1. Pass data from the controller to the view

  2. Pass behaviour from the controller to the view

  3. Glues the controller and view together

  4. The $scope object gets modified when a view changes and a view gets modified when the properties of the $scope object change

We attach properties to a $scope object to pass data and behaviour to the view. Before using the $scope object in the controller, we need to pass it in the controller function as dependencies.

Using the “controller as” syntax and vm

We can rewrite the above controller using the controller as syntax and the vm variable as shown in the listing below:

myApp.controller("AddVMController", function () {

    var vm = this;

    vm.number1 = undefined;


    vm.result =undefined;

    vm.add = function () {

        vm.result = vm.number1 + vm.number2;



Essentially we are assigning this to a variable vm and then attaching a property and behaviour to that. On the view we can access the AddVmController using controller as syntax. This is shown in the listing below:

<div ng-controller="AddVMController as vm">

            <input ng-model="vm.number1" type="number" />

            <input ng-model="vm.number2" type="number" />

            <button class="btn btn-default" ng-click="vm.add()">Add</button>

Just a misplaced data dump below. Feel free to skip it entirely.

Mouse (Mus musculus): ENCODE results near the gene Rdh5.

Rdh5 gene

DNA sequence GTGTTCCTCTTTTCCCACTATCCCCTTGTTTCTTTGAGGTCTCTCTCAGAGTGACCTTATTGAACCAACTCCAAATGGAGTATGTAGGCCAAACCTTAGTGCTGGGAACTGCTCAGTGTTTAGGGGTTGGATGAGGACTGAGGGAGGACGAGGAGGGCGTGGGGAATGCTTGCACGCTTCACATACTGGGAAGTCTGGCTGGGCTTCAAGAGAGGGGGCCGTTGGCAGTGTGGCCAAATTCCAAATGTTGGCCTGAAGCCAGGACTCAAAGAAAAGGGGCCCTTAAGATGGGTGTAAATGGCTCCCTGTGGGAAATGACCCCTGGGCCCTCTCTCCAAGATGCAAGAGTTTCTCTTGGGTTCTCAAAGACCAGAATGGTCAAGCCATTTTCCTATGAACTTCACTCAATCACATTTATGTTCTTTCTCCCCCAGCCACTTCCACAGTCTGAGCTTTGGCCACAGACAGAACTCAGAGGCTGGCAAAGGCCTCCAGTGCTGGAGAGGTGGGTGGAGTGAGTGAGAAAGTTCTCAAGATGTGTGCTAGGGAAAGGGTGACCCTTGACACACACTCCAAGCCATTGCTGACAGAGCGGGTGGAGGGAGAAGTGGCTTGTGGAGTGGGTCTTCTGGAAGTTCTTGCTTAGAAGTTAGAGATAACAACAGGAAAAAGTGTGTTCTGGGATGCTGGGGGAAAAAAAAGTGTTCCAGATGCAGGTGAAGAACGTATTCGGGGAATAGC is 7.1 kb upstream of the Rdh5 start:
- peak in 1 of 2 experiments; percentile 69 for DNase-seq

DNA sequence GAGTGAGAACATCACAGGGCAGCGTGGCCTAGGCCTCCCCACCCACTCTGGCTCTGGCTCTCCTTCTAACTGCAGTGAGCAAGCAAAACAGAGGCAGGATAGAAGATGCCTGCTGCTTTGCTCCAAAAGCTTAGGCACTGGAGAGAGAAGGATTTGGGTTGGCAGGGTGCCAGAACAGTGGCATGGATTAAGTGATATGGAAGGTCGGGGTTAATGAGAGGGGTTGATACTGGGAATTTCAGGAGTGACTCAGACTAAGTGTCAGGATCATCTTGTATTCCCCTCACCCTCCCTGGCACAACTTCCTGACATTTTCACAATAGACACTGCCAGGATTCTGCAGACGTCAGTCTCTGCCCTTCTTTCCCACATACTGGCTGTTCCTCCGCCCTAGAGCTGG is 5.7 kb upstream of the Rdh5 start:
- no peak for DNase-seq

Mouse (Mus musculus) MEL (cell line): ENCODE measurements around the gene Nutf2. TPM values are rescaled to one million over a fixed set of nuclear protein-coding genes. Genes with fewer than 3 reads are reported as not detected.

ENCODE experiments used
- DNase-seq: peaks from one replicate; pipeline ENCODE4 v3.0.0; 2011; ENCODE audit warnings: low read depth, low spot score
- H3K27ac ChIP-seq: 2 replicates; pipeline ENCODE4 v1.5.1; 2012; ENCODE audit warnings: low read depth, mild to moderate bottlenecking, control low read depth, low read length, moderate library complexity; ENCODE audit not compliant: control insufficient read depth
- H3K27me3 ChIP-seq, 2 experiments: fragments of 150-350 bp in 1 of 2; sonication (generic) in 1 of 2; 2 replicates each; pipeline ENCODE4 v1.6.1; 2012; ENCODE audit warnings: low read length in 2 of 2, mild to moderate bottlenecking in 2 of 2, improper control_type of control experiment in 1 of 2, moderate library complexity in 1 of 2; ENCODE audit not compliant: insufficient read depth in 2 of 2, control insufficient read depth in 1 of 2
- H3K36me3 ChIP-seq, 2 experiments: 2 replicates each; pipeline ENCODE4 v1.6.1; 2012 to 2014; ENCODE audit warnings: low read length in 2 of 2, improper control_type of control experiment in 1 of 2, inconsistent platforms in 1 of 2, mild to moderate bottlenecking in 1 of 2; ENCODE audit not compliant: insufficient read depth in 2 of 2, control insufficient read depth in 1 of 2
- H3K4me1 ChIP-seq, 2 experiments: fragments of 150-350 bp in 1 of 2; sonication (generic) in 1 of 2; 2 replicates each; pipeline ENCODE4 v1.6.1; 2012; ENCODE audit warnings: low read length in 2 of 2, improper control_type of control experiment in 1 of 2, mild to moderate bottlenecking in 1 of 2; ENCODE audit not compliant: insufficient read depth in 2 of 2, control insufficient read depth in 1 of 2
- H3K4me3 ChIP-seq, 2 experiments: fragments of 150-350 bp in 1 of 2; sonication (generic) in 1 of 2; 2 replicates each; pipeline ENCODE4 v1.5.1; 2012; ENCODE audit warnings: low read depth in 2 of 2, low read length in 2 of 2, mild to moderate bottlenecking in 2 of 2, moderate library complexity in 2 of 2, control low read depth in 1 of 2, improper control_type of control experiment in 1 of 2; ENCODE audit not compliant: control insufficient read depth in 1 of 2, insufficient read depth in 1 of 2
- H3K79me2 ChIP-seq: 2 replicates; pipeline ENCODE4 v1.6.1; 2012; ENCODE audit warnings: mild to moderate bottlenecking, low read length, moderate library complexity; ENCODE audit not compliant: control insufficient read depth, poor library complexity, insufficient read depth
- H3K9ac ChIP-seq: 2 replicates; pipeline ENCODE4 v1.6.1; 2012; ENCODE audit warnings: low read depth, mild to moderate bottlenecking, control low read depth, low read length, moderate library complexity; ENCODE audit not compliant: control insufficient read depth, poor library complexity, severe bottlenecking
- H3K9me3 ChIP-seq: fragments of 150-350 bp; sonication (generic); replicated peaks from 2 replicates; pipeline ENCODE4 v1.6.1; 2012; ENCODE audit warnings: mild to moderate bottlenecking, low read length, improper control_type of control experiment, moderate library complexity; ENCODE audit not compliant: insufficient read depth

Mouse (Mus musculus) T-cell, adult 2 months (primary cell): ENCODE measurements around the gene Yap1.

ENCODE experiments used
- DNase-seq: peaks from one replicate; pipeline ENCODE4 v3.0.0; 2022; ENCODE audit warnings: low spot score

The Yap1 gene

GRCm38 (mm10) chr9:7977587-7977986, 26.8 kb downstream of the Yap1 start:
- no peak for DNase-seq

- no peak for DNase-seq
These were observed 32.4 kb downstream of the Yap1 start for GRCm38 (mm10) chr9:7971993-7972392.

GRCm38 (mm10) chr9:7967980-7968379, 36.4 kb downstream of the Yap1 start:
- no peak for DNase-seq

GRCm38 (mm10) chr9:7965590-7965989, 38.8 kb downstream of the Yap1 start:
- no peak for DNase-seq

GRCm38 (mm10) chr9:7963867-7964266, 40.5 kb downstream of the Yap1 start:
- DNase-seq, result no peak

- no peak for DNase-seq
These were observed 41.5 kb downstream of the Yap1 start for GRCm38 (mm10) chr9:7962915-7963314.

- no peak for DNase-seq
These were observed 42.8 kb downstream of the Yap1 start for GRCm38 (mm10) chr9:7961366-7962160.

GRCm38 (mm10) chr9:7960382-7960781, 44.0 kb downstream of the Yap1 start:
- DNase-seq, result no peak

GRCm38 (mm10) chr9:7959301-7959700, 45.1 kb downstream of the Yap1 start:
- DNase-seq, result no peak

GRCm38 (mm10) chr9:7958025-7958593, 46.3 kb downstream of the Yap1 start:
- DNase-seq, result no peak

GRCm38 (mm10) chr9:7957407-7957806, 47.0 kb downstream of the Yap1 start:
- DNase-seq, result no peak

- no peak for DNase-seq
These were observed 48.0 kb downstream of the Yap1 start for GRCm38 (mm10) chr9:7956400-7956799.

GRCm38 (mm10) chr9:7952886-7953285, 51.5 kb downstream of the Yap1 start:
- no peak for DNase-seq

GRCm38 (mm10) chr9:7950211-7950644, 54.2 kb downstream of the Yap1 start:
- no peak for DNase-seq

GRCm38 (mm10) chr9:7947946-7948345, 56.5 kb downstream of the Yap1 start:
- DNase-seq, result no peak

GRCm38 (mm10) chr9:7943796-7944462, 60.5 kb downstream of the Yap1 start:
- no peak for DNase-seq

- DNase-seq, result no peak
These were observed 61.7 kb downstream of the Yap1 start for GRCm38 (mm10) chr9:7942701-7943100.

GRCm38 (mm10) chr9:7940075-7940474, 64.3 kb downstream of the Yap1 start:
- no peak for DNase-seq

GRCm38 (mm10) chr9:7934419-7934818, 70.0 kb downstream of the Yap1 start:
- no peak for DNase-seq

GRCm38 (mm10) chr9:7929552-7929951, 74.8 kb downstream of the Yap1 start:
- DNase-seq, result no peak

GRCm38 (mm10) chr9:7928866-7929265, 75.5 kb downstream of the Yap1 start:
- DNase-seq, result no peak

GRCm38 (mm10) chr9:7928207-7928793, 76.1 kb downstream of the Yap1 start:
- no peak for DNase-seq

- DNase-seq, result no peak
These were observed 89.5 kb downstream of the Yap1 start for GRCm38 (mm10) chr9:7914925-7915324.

Ofcourse we can use another name than “vm” in the controller as syntax. Under the hood, AngularJS creates the $scope object and attaches the properties and behaviour. However by using the controller as syntax, the code is very clean at the controller and only the alias name is visible on the view.

Here are some steps to use the controller as syntax:

  1. Create a controller without $scope object.

  2. Assign this to a local variable. I preferred variable name as vm, you can choose any name of your choice.

  3. Attach data and behaviour to the vm variable.

  4. On the view, give an alias to the controller using the controller as syntax.

  5. You can give any name to the alias. I prefer to use vm unless I’m not working with nested controllers.

In creating the controller, there are no direct advantages or disadvantages of using the $scope object approach or the controller as syntax. It is purely a matter of choice, however, using the controller as syntax makes the controller’s JavaScript code more readable and prevents any issues related to this context.

Nested controllers in $scope object approach

We have two controllers as shown in the listing below:

myApp.controller("ParentController", function ($scope) {

    $scope.name = "DJ";

    $scope.age = 32;


myApp.controller("ChildController", function ($scope) {

    $scope.age = 22;